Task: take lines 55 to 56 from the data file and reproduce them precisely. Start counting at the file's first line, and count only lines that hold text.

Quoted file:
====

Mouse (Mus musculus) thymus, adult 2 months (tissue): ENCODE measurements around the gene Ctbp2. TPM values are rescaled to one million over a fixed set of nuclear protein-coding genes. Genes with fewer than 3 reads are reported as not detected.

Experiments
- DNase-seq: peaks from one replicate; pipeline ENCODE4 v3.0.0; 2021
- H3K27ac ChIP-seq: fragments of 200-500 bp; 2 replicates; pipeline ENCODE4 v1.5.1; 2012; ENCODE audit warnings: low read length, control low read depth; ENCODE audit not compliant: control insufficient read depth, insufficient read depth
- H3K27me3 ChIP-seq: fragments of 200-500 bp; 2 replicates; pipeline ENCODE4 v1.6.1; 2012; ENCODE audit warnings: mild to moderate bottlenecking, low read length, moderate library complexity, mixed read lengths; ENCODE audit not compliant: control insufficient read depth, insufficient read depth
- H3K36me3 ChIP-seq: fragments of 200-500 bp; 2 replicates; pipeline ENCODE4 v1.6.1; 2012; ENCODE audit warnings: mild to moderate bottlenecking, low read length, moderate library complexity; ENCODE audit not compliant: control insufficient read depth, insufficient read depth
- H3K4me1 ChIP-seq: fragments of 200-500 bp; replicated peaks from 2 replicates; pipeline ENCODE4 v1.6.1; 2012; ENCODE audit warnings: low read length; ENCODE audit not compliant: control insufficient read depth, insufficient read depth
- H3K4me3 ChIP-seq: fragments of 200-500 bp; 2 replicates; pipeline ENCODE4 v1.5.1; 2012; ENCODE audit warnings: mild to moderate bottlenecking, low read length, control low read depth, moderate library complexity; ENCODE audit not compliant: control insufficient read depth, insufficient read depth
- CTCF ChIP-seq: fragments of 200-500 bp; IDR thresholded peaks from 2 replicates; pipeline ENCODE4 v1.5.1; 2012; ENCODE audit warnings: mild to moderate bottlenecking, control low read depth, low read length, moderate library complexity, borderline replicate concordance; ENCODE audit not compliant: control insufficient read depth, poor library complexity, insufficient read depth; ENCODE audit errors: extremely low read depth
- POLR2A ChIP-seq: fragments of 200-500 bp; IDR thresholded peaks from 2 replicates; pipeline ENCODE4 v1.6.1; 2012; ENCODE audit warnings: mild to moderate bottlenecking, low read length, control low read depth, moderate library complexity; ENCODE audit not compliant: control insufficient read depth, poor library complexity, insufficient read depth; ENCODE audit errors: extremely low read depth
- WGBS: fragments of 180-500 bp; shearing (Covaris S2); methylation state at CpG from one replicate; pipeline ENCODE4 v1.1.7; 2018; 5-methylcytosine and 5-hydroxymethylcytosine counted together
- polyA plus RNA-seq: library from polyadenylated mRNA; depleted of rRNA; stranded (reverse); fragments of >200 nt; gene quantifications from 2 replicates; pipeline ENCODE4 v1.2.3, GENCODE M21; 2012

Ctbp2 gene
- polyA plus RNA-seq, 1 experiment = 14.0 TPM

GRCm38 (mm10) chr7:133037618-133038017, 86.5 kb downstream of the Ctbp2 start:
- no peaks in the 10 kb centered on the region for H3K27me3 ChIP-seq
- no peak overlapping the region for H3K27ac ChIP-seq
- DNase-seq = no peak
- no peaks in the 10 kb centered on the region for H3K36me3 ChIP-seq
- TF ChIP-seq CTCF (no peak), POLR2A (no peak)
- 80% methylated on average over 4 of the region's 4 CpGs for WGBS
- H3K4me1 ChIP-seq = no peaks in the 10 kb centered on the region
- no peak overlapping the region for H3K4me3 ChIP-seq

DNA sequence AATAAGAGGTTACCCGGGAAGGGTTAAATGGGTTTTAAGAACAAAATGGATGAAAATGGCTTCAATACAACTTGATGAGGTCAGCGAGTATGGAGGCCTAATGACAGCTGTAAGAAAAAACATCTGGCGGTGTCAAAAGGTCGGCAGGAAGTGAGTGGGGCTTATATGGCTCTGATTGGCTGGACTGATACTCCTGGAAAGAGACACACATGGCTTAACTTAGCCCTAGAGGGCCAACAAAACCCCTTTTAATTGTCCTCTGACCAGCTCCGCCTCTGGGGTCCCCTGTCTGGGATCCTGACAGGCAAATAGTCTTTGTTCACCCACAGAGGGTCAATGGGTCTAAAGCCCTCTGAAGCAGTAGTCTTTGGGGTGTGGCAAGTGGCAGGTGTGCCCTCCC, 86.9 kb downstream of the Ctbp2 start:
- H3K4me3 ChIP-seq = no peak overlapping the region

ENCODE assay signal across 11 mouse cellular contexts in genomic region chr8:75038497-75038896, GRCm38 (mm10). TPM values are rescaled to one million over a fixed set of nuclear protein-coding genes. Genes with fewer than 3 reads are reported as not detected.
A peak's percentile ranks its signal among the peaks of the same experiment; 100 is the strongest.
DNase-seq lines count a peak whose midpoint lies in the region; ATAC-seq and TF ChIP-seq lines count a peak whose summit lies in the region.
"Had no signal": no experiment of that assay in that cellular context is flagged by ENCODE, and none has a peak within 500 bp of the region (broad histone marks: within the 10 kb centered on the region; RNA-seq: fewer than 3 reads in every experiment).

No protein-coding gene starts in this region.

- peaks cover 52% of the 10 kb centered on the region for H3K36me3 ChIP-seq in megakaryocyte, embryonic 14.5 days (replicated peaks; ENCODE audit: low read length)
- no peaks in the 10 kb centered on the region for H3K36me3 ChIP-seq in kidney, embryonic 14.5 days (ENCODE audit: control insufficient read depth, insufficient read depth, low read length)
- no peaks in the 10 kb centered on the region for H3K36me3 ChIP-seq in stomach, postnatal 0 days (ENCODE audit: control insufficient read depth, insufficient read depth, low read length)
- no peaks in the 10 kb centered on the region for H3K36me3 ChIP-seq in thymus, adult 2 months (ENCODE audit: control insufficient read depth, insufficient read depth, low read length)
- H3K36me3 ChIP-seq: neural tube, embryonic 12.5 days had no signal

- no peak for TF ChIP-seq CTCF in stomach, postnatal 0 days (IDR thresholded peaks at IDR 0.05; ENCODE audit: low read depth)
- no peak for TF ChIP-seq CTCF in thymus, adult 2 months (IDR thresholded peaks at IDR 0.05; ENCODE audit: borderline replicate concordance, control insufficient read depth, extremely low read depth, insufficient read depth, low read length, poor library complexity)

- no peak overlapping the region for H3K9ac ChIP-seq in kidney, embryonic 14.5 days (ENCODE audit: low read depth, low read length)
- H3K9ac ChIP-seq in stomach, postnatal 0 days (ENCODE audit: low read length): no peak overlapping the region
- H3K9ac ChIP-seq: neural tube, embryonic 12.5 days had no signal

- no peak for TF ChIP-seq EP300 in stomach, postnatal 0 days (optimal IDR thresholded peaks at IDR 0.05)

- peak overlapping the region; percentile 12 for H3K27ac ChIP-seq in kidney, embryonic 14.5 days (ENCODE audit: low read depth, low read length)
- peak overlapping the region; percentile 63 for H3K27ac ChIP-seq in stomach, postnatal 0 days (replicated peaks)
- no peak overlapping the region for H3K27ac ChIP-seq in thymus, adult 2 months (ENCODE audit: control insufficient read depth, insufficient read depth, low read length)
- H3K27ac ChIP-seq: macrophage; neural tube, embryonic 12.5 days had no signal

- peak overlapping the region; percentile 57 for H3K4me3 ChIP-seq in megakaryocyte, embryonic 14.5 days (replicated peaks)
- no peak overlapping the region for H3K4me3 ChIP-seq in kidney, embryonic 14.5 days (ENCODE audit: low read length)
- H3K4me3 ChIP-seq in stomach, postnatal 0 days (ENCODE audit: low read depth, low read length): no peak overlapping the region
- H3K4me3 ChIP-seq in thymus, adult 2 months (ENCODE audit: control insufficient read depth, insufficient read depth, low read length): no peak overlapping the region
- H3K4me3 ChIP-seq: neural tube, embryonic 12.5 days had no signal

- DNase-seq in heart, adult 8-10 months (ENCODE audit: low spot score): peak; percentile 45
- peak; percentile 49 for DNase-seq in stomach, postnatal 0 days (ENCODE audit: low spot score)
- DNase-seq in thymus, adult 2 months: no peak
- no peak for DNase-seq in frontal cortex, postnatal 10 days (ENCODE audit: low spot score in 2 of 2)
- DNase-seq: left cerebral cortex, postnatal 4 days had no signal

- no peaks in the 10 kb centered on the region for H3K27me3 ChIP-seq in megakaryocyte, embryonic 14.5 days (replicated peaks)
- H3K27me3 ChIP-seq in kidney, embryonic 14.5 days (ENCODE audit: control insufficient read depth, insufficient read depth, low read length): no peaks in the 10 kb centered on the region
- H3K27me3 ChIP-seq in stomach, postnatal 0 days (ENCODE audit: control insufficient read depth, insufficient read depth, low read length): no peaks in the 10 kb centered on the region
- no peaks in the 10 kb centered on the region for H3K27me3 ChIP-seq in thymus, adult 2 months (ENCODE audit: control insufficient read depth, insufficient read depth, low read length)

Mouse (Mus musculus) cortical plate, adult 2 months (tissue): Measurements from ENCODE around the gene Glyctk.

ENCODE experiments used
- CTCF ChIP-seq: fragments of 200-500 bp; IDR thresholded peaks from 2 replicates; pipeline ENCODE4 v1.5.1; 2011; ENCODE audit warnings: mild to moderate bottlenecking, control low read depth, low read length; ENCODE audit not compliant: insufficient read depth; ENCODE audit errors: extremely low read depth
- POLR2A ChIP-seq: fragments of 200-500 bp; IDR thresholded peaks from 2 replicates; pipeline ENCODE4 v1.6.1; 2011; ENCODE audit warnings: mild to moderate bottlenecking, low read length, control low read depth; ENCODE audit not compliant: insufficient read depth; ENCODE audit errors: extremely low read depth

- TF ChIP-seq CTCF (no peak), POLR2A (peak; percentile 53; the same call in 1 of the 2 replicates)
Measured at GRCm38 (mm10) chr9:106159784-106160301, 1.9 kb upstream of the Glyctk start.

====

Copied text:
- DNase-seq: left cerebral cortex, postnatal 4 days had no signal

- no peaks in the 10 kb centered on the region for H3K27me3 ChIP-seq in megakaryocyte, embryonic 14.5 days (replicated peaks)